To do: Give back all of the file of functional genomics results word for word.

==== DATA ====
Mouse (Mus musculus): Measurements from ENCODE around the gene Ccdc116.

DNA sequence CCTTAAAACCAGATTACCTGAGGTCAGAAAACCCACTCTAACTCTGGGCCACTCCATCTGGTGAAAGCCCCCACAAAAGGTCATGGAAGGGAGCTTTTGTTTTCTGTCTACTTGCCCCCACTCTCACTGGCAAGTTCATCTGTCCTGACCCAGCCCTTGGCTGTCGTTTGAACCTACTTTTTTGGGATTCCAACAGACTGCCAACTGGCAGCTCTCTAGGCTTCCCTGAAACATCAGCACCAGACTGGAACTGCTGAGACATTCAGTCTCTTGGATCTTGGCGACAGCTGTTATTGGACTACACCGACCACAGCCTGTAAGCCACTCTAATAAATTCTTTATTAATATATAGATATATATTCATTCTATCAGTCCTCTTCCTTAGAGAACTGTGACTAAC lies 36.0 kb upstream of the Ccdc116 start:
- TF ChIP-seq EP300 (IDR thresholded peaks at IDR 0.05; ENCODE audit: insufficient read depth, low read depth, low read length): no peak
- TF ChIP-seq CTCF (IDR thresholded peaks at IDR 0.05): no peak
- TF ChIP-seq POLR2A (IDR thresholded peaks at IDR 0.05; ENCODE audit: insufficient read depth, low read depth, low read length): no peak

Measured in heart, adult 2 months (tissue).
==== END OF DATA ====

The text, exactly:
Mouse (Mus musculus): Measurements from ENCODE around the gene Ccdc116.

DNA sequence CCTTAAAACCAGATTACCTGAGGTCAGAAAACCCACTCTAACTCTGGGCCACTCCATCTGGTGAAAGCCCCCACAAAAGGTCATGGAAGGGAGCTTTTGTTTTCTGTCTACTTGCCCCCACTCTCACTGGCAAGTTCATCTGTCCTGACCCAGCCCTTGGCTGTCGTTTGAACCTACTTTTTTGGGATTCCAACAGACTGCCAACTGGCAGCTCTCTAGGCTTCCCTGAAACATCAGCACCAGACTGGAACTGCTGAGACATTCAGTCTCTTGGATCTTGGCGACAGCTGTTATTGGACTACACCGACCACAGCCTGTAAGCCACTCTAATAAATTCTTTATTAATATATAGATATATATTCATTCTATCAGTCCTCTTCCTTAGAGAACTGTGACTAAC lies 36.0 kb upstream of the Ccdc116 start:
- TF ChIP-seq EP300 (IDR thresholded peaks at IDR 0.05; ENCODE audit: insufficient read depth, low read depth, low read length): no peak
- TF ChIP-seq CTCF (IDR thresholded peaks at IDR 0.05): no peak
- TF ChIP-seq POLR2A (IDR thresholded peaks at IDR 0.05; ENCODE audit: insufficient read depth, low read depth, low read length): no peak

Measured in heart, adult 2 months (tissue).